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Diesel spill sparks fears for Patricia Bay wildlife

Jan 28 2012


Photograph by: ., timescolonist.com

Biologists are watching closely to see if fish or wildlife have been affected by a spill of up to 800 litres of diesel oil from a leaking generator into a fast-moving drainage ditch that runs into Patricia Bay.

The leak came from a backup generator at Epicure Selections, a spice and cookware company on West Saanich Road, but another company that installed a faulty part in the generator is financially responsible for the clean-up, Epicure spokeswoman Erin Acton said. "We had a part fail in the generator and Finning, the company that supplied the part, is responsible for assessments and mitigation," Acton said.

The generator was fired up last Sunday and the Environment Ministry was called as soon as the leak was noticed Tuesday, Acton said.

Ministry spokesman Suntanu Dalal said booms and pads were placed at several places between the spill site and Patricia Bay on Wednesday, and more remedial work was scheduled for Friday.

Provincial and federal staff will inspect the site Monday, Dalal said.

Department of Fisheries and Oceans officials inspected the outfall at the beach on Thursday morning and did not observe any visible contamination," he said.

Epicure is working with spill response co-ordinators and agencies that are trying to mop up the oil, Acton said.

"And we are working with Tseycum [First Nation]. They are our neighbours and our friends and we are very concerned about this," she said.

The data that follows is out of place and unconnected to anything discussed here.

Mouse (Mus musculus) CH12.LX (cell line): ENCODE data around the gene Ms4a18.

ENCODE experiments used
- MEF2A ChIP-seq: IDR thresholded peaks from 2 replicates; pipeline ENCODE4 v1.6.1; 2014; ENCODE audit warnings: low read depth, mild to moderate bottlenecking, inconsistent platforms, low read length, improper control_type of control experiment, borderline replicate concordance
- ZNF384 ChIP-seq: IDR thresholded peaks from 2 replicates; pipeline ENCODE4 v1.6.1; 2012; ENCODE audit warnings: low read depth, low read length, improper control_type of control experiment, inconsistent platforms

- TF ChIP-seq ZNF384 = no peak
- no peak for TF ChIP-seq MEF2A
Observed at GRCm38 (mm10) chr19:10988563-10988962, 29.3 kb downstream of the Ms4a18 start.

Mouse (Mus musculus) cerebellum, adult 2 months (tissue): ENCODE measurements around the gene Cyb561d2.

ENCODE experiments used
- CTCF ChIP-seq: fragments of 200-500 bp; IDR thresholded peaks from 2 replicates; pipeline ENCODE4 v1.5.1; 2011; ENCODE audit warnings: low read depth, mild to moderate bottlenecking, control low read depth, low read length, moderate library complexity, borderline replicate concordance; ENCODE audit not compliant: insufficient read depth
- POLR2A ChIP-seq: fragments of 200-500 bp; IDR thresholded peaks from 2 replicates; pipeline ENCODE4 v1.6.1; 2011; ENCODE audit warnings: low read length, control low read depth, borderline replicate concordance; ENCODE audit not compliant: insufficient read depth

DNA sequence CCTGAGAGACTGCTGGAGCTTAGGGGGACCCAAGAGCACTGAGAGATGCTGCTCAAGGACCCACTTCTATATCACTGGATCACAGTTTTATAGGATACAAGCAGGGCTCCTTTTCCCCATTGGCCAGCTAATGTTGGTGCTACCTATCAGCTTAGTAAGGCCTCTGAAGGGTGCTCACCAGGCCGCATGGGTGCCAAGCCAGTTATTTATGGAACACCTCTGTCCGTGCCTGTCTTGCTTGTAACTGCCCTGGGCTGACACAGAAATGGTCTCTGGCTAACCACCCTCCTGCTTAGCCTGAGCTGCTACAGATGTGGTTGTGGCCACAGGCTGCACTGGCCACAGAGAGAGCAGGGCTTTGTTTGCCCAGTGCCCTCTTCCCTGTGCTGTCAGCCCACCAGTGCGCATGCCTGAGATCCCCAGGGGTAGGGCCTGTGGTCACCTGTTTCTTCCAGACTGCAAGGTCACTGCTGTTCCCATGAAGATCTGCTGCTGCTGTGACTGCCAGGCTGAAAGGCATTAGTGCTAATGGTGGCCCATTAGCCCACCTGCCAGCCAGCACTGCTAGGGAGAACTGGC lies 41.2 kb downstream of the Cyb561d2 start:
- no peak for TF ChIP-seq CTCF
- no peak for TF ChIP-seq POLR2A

But Tseycum Chief Tanya Jones said band members knew nothing about the spill until late Wednesday when they were horrified to see the oil wash up on a beach they are trying to restore.

"We are just concerned about the wildlife and the beaches," Jones said.

"You can smell it in the air and see it in the stream and the water."

Tseycum biologist Stephen Barr was carrying out sand lance surveys,

as part of the beach restoration, when he saw the oil. "This is a big step backwards," he said.

"It's going to do some damage somewhere."

By Thursday, the rain washed more oil into the ocean and a slick remained clearly visible in the bay, Barr said.

"At the moment, the wildlife looks OK, but it's hard to tell," he said.

North Saanich Fire Department was first on the scene and laid out booms and absorbent

pads, Fire Chief Gary Wilton said.

"It got into a little drainage ditch and that takes it right out to the ocean," he said.

Recent wind and rain is helping to disperse the diesel, Wilton said.

"It shouldn't do too much damage," he said.

Meanwhile, the Environment Ministry has warned anyone who has fuel storage on-site to be especially vigilant during and after storms.

"Even small amounts of hazardous materials can have negative impacts to public health and the environment when spilled," Dalal said.

"Costs of spill response, clean-up and restoration, even for small spills, can

be extremely expensive and the person in possession or control of the material at the time of the spill is legally responsible under B.C.'s polluter-pay system."

Spills should be reported to 1-800-663-3456.


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